Best Article I Read This Week: The Science of Jury Selection and the Art of Conversation

By
Theodore O. Prosise Ph.D.

Tsongas Litigation Consulting

The goal of jury “de-selection” is to reveal jurors with attitudes and experiences antithetical to your case themes and messages.  Effectively and thoughtfully observing juror data and reactions, and then interpreting and evaluating communicative expressions, takes experience, expertise, organization, and effort.  Creating, through performance, the environment conducive to such public expression in a court of law is critical.

The courtroom is an intimidating place; especially for potential jurors.  For many, it is their first time in a courtroom. The formality of the process and the unique elements of the communicative environment can impede their comfort in expressing their views.  In addition, they are often unfamiliar with issues that are deeply embedded within a trial team’s experience.  As such, what can roll off a lawyer’s tongue in questioning may take extra time for potential jurors to process, assess, and react to.  Because the lawyers cannot (or at least are not supposed to) discuss their evidence or the law in voir dire, jurors are often asked many abstract questions which they need time to process before considering how they should answer.  But here is the conflict….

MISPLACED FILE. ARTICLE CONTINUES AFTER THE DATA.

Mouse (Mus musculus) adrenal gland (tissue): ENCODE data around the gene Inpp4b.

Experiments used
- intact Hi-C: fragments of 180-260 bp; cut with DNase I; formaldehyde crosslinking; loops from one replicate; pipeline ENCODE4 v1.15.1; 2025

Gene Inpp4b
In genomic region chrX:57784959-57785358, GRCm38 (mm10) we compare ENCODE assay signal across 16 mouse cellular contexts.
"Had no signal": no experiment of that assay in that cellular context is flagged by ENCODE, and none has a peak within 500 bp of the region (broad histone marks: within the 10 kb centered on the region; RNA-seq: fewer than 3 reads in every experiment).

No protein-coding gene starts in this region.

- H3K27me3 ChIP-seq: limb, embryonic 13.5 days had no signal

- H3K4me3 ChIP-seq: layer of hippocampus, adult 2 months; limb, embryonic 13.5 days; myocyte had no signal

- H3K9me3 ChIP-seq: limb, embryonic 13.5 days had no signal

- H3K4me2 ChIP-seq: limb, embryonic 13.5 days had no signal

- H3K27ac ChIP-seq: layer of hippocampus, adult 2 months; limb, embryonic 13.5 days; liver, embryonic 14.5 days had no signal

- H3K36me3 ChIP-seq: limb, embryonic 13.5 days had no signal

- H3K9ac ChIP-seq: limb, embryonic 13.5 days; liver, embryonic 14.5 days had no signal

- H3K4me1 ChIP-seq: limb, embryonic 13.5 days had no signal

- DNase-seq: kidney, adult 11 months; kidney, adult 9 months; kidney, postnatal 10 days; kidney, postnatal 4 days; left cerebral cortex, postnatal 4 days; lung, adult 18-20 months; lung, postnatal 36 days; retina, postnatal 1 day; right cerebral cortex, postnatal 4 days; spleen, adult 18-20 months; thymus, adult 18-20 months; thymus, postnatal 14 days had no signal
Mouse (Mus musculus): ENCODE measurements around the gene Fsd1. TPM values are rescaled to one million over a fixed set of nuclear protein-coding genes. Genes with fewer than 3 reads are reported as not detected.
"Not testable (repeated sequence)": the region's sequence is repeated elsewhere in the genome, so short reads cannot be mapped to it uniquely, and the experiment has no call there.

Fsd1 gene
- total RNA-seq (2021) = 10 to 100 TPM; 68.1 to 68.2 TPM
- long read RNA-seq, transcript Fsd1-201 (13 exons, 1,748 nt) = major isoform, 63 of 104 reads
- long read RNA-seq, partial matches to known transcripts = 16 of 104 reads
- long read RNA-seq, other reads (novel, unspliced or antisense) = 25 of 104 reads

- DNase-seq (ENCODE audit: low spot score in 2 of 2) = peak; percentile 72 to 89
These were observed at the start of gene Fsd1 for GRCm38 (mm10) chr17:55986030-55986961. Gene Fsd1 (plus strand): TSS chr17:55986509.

Read the full article here:

http://tsongas.com/blog-posts/the-science-of-jury-selection-and-the-art-of-conversation/

Avoid Market Research Mistakes in Your Mock Trial

By Dr. Ken Broda-Bahm:

Market Research Sphere
In a recent piece in Forbes online, Roger Dooley tells his own story of a spectacular market research failure. His company was involved in metal sales and competed in a market with an overall price similarity. Thinking that their product had some quality advantages over the competition, the company wanted to charge a higher price. The market research they did showed that price came in dead last as a concern, with likely customers focused on quality, delivery speed, and customer service instead.

Roger Dooley’s audience for this piece is market researchers, but the critique and the caution applies just as well to those who conduct litigation focus group and mock trial projects. There are definite similarities between the legal pretrial research and the market research fields, since we often use the same recruiters, the same facilities, and have similar goals in testing the public’s reaction to new information.